“The Arab IT Market is a Gold Mine”

November 21, 2005 by admin

Mr. Maccotta, the Arab world is not an attractive IT market – is this a prejudice?

Maccotta: In my view, this is a myth and a misconception. According to third-party market researchers, the Europe, Middle East and Africa region is the fastest growing emerging market worldwide. For instance, the leading IT trade exhibition of the Middle East, Gitex, attracted more than 120,000 trade visitors this year with a 9.8 per cent increase over the previous event , making it the most important platform for industry professionals and businesses to network. This makes it obvious that the region’s IT services are on a growth path. In fact, the IT services market in Europe, Middle East and Africa (EMEA) is expected to grow from 206 billion US Dollars in 2004 to 240 billion US Dollars in 2009.

Which particular sectors are the key target areas for IT solutions?

Maccotta: Although the wholesale and retail sectors are predicted to be a core focus in the region until 2008, according to independent analysts, the education and healthcare industries always require continuous attention and upgrades, simply because such important verticals require continuity in the latest and greatest software support.

Which SAP solutions are particularly in demand among your customers in the Arab world?

Zalt: As we tend to work with larger accounts, SAP solutions for the oil, utilities, metals and chemical industries with best practice are popular, and we have developed a significant, dedicated resource base to cater for these clients. We are also seeing trends in our existing customer base towards products such as mySAP SRM, mySAP CRM, and SAP NetWeaver – Business Intelligence.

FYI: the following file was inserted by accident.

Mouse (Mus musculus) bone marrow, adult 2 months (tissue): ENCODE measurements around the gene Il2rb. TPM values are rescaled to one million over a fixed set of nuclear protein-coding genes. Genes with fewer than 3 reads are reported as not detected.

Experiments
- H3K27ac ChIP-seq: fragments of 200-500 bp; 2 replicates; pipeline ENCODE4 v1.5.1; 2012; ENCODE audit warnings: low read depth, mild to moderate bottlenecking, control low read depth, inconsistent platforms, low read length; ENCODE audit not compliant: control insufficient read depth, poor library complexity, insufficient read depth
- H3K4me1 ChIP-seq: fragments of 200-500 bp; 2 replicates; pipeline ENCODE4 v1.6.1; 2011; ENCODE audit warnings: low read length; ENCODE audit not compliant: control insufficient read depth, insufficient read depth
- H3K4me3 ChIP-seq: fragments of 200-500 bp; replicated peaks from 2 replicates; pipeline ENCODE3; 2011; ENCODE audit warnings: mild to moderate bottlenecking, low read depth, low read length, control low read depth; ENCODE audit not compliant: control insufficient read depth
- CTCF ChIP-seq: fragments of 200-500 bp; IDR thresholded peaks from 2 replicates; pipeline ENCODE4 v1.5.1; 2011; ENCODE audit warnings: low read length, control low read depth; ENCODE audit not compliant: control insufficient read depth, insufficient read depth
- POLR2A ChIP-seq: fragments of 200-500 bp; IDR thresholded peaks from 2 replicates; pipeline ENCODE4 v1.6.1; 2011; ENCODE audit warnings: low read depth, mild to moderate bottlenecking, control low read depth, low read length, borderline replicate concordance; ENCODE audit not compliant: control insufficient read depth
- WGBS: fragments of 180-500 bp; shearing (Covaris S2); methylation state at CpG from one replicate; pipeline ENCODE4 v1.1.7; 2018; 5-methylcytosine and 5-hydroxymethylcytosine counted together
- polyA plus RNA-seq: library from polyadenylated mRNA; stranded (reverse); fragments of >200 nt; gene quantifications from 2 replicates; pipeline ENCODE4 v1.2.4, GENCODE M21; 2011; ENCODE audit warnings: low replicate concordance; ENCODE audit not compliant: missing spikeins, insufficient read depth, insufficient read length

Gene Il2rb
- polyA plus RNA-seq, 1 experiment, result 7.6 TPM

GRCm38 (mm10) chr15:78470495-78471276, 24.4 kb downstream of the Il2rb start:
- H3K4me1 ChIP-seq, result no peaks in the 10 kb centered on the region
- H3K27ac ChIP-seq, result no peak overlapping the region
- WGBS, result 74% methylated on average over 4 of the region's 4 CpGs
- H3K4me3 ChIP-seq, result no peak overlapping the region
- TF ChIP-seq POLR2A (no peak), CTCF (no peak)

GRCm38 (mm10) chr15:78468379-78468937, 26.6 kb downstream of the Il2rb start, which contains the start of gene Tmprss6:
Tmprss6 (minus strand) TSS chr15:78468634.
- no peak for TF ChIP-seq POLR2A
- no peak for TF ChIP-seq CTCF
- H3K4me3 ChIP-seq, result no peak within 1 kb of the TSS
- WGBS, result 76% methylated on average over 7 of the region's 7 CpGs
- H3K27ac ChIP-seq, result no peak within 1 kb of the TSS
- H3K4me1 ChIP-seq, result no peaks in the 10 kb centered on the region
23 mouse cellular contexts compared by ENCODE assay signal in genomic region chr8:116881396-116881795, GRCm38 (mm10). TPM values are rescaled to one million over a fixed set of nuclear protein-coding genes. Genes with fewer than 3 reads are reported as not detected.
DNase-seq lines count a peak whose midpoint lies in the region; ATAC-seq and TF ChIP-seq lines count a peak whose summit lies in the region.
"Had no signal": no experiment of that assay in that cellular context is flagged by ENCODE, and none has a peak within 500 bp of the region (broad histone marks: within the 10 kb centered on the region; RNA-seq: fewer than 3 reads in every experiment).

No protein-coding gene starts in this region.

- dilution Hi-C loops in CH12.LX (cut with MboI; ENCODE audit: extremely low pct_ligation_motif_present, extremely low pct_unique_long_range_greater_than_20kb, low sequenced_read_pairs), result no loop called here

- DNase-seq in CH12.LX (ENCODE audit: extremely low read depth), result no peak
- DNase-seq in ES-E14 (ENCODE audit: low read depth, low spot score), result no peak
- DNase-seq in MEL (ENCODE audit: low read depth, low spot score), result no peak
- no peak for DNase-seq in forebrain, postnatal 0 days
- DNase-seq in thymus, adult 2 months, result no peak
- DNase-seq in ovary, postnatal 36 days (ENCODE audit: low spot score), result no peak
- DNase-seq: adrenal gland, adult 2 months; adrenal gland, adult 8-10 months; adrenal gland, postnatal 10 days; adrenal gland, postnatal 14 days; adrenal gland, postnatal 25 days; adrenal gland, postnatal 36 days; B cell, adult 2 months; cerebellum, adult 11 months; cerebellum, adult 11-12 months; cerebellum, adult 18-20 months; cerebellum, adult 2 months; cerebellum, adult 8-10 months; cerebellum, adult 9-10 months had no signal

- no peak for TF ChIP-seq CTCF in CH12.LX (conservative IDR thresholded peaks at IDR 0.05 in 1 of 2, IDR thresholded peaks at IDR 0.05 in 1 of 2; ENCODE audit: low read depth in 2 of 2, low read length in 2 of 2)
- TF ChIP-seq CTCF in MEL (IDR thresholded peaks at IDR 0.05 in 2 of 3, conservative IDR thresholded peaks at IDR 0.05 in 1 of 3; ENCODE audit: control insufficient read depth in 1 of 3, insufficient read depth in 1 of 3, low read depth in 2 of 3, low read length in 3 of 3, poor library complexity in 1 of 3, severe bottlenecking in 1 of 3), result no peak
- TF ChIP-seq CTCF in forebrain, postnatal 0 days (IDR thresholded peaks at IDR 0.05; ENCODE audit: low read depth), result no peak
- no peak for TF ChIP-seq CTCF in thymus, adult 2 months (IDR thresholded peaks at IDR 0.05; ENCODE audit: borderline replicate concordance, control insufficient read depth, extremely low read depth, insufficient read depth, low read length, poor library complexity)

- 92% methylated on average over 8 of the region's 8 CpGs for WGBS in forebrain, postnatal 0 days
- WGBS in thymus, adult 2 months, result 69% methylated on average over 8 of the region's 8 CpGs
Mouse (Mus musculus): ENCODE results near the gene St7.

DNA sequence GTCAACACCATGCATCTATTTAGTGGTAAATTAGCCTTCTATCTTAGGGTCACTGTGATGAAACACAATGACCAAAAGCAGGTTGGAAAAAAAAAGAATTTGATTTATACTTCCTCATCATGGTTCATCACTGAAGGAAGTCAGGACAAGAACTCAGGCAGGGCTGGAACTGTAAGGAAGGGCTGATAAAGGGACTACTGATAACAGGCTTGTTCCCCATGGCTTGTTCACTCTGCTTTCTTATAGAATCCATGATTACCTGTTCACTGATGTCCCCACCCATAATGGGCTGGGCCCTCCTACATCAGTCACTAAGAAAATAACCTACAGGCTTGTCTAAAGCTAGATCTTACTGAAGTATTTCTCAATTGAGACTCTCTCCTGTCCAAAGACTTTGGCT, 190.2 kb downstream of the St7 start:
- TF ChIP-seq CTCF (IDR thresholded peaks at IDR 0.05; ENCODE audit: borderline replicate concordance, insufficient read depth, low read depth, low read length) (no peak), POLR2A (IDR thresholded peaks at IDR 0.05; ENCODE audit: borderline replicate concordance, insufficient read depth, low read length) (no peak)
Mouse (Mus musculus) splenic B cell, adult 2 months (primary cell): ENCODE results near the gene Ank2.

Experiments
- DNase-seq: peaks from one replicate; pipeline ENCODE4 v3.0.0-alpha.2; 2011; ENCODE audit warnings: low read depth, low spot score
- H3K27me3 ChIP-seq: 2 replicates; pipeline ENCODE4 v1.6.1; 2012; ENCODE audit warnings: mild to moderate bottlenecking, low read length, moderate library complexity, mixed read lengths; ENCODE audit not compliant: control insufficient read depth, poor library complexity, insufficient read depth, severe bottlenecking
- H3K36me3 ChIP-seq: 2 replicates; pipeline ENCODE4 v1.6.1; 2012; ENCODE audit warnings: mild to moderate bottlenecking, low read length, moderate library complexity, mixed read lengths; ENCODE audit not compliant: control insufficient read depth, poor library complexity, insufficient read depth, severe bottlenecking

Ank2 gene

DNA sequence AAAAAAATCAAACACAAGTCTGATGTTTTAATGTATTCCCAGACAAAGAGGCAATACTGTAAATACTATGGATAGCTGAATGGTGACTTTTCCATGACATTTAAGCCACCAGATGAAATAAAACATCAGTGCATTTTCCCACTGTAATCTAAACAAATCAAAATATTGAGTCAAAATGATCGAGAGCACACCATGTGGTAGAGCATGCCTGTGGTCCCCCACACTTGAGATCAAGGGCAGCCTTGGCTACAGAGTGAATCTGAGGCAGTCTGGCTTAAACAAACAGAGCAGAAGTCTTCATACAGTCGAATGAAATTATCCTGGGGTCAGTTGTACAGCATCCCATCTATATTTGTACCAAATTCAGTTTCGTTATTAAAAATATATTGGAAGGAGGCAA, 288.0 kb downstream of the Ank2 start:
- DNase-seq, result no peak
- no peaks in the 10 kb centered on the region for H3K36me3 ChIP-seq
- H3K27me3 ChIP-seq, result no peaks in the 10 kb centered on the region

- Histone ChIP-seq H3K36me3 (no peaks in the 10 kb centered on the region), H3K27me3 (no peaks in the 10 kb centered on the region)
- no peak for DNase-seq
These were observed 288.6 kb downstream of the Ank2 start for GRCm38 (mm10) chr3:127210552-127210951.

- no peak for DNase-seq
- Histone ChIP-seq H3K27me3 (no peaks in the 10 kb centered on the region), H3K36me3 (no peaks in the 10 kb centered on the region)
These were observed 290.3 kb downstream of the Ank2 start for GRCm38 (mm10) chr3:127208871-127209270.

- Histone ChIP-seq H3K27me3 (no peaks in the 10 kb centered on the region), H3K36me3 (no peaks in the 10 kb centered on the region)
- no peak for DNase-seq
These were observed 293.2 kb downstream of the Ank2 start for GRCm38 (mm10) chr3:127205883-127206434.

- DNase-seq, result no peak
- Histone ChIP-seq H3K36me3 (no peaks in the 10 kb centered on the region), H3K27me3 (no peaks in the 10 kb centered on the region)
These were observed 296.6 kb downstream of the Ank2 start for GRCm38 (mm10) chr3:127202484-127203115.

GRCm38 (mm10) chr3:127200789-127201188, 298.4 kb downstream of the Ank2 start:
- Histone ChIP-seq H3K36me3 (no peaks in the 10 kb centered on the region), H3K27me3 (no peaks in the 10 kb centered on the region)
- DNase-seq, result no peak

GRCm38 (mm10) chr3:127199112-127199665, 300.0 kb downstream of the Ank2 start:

Cherry: In 2004, the demand for financial applications was the highest, compared to other ERP components. Multinational companies in the member countries of the Gulf Cooperation Council (GCC) – Saudi Arabia, the United Arab Emirates, Bahrain, Oman, Qatar and Kuwait – are now beginning to adhere to strict accounting and auditing standards. With issues such as corporate governance, deregulation and privatization as key challenges and the continued development of key sectors such as oil and gas and financial services, the Middle East will continue to see growth in demand for world class solutions. But the bulk of GCC companies are small or medium-sized and just beginning to automate their business processes. As the next generation of Middle Eastern leaders emerge, these companies – with the help of entry-level ERP vendors – are currently being primed to become bigger and more competitive as new entrants threaten their survival and profitability, and so, they too will look for world class solutions.

Is there also demand for SAP solutions beyond the wealthy Arabian peninsula?

Maccotta: Yes. SAP today has branches across Dubai, Egypt and Oman; with Saudi Arabia as the headquarters. We have more than 70 prestigious customers covering the entire region.

Cherry: The Kingdom of Saudi Arabia, Qatar, the United Arab Emirates and Kuwait remain the key Arab markets with Iran also emerging as an area for potential, especially given the new president’s aspiration to make Iran an attractive market for outside companies.

What differences in business practice need to be considered in the Middle East?

Zalt: The Middle Eastern market for large IT projects works on some fairly simple principles – trust, value and delivery. The pre-sales cycle here can be lengthy, as we work with potential customers, describing what we have achieved with other clients, our extensive track record for delivery in the region and our current deployment strategy. Whilst price is obviously important, the customers need to establish and depend upon their systems integrators and know that their project is in safe hands and that they can personally trust the team responsible for delivery.